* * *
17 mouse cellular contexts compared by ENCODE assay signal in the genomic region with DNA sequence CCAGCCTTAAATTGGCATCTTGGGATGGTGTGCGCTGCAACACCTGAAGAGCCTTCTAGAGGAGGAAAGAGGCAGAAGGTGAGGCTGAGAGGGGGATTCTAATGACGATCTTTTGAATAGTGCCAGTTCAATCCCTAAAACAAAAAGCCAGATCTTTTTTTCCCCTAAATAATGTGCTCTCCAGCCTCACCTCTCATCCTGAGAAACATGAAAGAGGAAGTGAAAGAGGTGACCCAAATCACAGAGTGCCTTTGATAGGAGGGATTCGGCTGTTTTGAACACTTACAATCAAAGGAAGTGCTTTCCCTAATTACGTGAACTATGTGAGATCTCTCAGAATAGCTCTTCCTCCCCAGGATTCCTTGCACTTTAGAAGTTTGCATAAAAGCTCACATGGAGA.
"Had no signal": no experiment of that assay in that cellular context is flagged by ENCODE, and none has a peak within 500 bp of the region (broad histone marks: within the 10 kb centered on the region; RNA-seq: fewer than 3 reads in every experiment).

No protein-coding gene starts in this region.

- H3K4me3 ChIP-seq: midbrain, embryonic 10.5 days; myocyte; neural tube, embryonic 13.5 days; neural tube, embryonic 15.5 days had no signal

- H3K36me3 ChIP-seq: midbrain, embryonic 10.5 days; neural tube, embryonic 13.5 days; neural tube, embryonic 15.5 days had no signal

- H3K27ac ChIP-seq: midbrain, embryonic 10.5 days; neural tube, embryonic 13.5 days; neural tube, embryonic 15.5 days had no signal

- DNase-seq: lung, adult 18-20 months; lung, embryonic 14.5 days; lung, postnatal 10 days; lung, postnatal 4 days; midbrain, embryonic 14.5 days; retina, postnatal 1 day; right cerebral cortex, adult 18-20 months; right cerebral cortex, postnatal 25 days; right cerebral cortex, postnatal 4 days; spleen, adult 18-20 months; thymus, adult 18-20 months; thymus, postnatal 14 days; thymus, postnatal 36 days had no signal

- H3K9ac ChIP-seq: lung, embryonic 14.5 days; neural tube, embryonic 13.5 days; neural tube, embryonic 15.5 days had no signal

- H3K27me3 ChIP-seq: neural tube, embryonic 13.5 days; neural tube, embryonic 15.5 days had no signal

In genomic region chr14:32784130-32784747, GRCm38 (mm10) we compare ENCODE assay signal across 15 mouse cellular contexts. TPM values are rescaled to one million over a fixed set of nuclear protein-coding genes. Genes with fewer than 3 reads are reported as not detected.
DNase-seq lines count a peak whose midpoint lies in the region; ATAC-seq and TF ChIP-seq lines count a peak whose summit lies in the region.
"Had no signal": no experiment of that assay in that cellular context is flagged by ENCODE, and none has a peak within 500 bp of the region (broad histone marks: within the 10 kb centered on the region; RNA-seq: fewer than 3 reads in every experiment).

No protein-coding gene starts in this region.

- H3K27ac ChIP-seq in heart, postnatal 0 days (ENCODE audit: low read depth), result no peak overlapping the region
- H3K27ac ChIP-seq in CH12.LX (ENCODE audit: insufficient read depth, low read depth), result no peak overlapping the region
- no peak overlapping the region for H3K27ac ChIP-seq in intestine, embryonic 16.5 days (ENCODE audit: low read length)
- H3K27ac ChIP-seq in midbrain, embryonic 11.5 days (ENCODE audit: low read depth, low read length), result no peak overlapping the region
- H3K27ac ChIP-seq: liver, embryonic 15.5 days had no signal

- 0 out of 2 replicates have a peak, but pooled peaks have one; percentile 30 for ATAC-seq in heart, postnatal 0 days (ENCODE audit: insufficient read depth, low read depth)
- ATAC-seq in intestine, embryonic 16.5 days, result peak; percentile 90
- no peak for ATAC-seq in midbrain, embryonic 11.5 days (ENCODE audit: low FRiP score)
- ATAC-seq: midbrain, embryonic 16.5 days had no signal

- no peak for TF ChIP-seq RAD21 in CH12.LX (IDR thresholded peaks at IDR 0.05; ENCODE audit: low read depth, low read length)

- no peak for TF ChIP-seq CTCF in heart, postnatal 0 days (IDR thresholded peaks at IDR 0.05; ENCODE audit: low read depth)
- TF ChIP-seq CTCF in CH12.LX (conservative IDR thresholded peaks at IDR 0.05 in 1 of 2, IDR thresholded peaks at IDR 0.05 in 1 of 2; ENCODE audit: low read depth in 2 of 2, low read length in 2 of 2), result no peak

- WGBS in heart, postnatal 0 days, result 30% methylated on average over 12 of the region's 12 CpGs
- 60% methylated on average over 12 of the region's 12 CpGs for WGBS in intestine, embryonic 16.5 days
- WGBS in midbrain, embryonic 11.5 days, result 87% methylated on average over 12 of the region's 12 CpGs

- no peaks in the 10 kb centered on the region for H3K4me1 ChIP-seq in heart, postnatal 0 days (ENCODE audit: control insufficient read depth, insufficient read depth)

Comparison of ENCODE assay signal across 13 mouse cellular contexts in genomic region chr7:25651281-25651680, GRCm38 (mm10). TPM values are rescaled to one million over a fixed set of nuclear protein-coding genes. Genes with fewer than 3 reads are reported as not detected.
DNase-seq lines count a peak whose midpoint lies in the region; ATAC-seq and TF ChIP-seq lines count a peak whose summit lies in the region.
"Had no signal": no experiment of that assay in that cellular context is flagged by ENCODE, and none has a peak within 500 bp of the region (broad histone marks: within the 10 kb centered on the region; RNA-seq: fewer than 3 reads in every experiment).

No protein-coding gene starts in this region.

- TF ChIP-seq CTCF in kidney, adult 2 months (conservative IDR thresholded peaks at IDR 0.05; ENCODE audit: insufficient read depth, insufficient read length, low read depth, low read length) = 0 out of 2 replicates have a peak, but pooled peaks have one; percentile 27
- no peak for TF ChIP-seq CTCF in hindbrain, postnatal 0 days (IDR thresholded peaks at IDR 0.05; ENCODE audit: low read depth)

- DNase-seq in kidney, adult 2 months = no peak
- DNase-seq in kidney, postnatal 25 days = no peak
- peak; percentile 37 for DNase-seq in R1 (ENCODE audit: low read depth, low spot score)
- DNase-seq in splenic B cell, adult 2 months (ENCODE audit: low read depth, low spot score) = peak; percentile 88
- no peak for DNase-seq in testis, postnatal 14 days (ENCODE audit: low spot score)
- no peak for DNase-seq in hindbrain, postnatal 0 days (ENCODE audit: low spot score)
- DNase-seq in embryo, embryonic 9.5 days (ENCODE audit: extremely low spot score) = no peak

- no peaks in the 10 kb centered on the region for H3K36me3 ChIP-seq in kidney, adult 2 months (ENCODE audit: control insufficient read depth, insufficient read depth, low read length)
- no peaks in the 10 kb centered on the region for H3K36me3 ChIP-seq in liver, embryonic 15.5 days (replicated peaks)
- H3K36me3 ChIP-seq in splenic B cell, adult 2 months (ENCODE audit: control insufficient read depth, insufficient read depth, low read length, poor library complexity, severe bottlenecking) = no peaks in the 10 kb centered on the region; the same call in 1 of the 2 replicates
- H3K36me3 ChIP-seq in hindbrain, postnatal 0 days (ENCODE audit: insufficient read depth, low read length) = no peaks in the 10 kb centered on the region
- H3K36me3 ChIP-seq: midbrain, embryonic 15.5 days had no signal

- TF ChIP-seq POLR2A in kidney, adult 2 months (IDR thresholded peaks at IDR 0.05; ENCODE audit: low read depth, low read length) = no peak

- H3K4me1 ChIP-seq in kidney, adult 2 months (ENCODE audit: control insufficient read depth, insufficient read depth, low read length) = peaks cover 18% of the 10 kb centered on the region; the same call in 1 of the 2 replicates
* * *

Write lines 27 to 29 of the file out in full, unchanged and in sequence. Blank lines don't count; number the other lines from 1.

- 60% methylated on average over 12 of the region's 12 CpGs for WGBS in intestine, embryonic 16.5 days
- WGBS in midbrain, embryonic 11.5 days, result 87% methylated on average over 12 of the region's 12 CpGs

- no peaks in the 10 kb centered on the region for H3K4me1 ChIP-seq in heart, postnatal 0 days (ENCODE audit: control insufficient read depth, insufficient read depth)